The Chernobyl disaster was a catastrophic nuclear accident that happened on April 26th, 1986 in Ukraine.

Cody and I were familiar with the blast, but we were never quite aware of the magnitude of the accident, and the effect it had on the millions of people due to the cover ups by the Russian government, until we visited ourselves.

Welcome to Chernobyl

At 1:23am, reactor 4 at the nuclear power plant exploded as a result of a flawed reactor design and incompetence, spewing radioactive particles into the air.

At the time, Ukraine was under Soviet control. There was no official reaction to the disaster. No announcements were made, and no warnings or indications of concern for the people of Ukraine or neighbouring countries.


On May 1st (May Day) residents of Kiev were encouraged to celebrate outdoors at a parade 70 miles from Chernobyl, never aware of the poisonous air they were breathing.

It took Mikhail Gorbachev 18 days after the explosion to address the population of the Eastern European countries he was leading.

The disinformation continued for months.



The town of Pripyat (founded in 1970 specifically to serve the workers and families of Chernobyl) sits 3km away from the power plant. Everyone sleeps peacefully during the explosion. The residents of Pripyat were notified 48 hours after the fact, and 50,000 people were evacuated, never to return.

The people of Pripyat were the first ever atomic refugees. 30 years later, Pripyat is a ghost town that sits in ruin.


Several thousand people were affected by the blast and many died. Over 100,000 excess cancer diagnoses and over 50,000 cancer deaths were attributed to Chernobyl.

More than 500,000 men, both civil and military personnel (liquidators), were called upon to deal with the disaster on the site of the event. This clean up operation was arguably the greatest in the history of mankind.


These men were covered from head to toe in their own makeshift protective uniforms, as the Soviets did not have the adequate materials to construct proper protective gear. Workers wore gas masks, and attached 2-4mm thick lead sheets over their cotton work clothing.

Men were instructed to throw a shovel full of radioactive dust off of a building and then run. Many of these men were treated for acute radiation sickness, others suffered in the hospital from skin burns down to the bone, and several hundred men died.



According to an advocacy group, 90,000 of the 200,000 surviving liquidators suffer from long term health problems.

Inhalation of radiation was inevitable at the time. A radioactive cloud was already on its way to Ukraine, Russia, Belarus, and most of Europe, but these men saved thousands of lives by preventing radioactivity from continuing to spread.



30 seconds of exposure: you would start to experience fatigue, and dizziness a week later. 2 minutes of exposure: your cells begin to hemorrhage. 4 minutes: diarrhea, vomiting, and fever. At 300 seconds: you have two days to live.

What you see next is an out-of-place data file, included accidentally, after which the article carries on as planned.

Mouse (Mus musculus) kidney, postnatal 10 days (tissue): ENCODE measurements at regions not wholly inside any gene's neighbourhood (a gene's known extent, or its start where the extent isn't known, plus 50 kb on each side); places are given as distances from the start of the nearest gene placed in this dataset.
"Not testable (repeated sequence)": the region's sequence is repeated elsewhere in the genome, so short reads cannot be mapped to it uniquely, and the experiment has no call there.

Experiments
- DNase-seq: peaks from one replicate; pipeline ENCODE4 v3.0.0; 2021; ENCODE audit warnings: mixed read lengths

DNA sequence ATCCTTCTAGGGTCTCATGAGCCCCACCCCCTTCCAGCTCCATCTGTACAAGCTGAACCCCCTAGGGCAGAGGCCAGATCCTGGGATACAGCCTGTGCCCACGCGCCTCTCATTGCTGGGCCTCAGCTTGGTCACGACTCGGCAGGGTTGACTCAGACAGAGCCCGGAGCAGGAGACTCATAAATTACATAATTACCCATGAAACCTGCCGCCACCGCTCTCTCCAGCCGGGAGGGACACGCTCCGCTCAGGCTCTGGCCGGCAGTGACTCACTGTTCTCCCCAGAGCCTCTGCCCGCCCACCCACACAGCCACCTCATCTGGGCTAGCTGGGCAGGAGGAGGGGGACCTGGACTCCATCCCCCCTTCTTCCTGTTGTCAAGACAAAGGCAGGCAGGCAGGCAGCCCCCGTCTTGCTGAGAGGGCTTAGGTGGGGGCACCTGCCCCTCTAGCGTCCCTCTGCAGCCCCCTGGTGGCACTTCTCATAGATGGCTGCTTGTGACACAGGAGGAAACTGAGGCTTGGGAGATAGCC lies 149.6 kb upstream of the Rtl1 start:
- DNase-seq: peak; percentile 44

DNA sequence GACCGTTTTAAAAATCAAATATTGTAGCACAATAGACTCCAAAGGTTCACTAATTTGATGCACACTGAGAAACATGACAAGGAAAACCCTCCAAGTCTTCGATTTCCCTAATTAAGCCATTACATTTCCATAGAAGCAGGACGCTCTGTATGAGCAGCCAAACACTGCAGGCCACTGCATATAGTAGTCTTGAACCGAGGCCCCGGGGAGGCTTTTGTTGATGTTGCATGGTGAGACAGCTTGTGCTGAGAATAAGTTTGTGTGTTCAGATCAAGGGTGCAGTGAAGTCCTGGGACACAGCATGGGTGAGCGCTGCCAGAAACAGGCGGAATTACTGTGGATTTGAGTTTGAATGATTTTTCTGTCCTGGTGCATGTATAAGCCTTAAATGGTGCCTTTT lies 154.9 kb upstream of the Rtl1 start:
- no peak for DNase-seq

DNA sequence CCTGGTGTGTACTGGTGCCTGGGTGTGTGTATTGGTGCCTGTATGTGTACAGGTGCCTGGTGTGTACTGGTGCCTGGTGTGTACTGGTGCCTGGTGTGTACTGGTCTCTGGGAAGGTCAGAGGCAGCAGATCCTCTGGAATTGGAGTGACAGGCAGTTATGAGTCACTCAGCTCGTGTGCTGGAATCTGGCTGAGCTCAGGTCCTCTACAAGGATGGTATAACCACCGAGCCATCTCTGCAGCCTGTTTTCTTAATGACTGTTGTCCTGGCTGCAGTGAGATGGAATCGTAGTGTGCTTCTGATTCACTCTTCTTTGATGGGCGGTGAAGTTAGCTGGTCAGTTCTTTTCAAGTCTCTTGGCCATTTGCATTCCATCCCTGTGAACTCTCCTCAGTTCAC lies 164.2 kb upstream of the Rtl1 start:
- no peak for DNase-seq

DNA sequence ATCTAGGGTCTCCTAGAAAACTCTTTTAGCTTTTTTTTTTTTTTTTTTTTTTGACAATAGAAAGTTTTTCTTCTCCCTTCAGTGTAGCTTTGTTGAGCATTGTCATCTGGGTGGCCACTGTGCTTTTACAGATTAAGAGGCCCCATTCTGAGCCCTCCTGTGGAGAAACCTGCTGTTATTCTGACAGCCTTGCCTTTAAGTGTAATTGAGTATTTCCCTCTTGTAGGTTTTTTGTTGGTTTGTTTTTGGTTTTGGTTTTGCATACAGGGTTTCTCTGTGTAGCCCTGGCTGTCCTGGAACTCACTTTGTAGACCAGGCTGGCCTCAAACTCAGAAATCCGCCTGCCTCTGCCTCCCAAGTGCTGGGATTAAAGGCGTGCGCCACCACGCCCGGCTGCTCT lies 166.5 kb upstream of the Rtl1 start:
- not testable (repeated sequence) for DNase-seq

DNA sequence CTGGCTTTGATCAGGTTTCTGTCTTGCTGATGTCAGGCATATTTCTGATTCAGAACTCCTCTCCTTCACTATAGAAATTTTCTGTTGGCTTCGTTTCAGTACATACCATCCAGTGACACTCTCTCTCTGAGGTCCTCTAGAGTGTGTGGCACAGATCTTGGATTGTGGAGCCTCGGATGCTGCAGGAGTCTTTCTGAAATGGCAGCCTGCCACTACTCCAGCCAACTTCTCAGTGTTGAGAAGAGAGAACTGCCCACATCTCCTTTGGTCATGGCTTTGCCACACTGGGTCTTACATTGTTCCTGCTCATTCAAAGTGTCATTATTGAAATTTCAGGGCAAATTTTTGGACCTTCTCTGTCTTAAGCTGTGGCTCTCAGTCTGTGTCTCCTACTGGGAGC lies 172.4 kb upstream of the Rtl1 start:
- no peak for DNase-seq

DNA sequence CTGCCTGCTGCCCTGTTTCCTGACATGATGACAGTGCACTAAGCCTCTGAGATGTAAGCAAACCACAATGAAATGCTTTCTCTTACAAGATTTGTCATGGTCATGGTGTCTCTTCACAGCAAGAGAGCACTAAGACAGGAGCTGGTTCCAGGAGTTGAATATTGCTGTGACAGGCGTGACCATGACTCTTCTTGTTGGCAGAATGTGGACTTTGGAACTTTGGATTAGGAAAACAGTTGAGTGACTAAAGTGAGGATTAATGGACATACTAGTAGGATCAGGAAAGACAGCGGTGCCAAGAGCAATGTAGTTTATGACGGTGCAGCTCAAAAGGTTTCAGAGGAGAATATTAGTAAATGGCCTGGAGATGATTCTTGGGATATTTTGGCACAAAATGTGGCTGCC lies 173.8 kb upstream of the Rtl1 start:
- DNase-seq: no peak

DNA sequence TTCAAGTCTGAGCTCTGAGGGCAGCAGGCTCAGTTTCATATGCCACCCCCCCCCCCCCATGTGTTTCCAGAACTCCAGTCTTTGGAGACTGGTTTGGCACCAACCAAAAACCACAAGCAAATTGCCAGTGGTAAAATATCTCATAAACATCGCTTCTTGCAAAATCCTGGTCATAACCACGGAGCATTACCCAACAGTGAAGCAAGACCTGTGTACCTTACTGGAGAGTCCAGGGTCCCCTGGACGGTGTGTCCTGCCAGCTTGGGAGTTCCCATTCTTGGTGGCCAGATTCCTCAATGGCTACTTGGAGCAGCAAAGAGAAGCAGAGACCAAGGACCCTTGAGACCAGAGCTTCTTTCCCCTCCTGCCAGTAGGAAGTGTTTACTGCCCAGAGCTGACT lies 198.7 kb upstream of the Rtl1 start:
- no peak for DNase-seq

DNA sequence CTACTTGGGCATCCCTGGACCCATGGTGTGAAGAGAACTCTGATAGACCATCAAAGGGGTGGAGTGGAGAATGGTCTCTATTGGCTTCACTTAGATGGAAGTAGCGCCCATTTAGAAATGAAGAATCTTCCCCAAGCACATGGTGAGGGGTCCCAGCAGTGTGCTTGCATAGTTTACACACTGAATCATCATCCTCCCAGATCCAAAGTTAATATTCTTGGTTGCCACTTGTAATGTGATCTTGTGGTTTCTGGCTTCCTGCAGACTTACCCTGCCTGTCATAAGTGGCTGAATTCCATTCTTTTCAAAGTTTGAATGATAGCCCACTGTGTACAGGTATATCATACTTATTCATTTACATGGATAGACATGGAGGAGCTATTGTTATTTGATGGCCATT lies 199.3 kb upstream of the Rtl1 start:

Immediately after the blast, liquidators began to build a large concrete and metal structure to prevent the release of anymore radiation being leaked into the atmosphere. It is most famously known as “The Sarcophagus”.

It is estimated that the shelter contains 16 tons of uranium plutonium, 30 tons of contaminated dust, and 200 tons of radioactive corium. In 1996 it was considered impossible to repair The Sarcophagus as radiation levels within it were dangerously high, so the Chernobyl Shelter Fund paid for the New Safe Confinement (NSC).

Construction began in 2010, and it is expected to be finished in late 2017. It intends to fully contain the damaged nuclear reactor and prevent the reactor complex from leaking further radioactive material into the environment for 100 years.


Wildlife including wolf, elk, and wild boar are thriving around Chernobyl since the area was deserted by humans. Populations of large mammals show no evidence of being affected by the continuing radiation in the exclusion zone.

Touring a town that was once full of life gave us an eerie feeling, and after viewing a film about Chernobyl and its victims, and visiting the grounds, images of the radiation victims are permanently burned into our consciousness.

The pain that Chernobyl afflicted on people is still alive today. Children in particular have suffered greatly. High levels of radiation contributing to cancer, mutations, and deformities are just some of the issues that children are still dealing with to this day.


The Chernobyl tragedy seems to have opened up a green opportunity for a solar farm in Ukraine. You can read more about their project here: Solar Farm Ukraine.

We may never know of the human cost of this disaster, but we are aware of the consequences in the event of an accident of this size. Perhaps it is time to invest in renewable energy for our future.


Huge thanks to Yuri and the team at Ukrainian Web for providing us with this fascinating tour. 

  1. Anastasia 7 years ago

    Thank you, recently there have been a lot more excursion tours to the Chernobyl exclusion zone. In your experience, how safe are these short trips?

    • Author
      Giselle Correia 7 years ago

      Hi Anastasia,

      They are very safe. There is a limited time that the groups can stay in one area, and the guides make sure that everyone is safe and following the rules.

      We also had access to a geiger counter, a device that measures radiation, and our accumulated radiation for the 13 hour day was equivalent to a one hour flight.

  2. Jenn 8 years ago

    Wow… I didn’t know you could visit … do you have to take any special precautions?

    • Author
      Giselle Correia 8 years ago

      We were asked to wear closed shoes as there is a lot of broken glass and debris around, as well as long sleeve shirts and pants. We were checked for radiation contamination twice before we left. All clean ☺️

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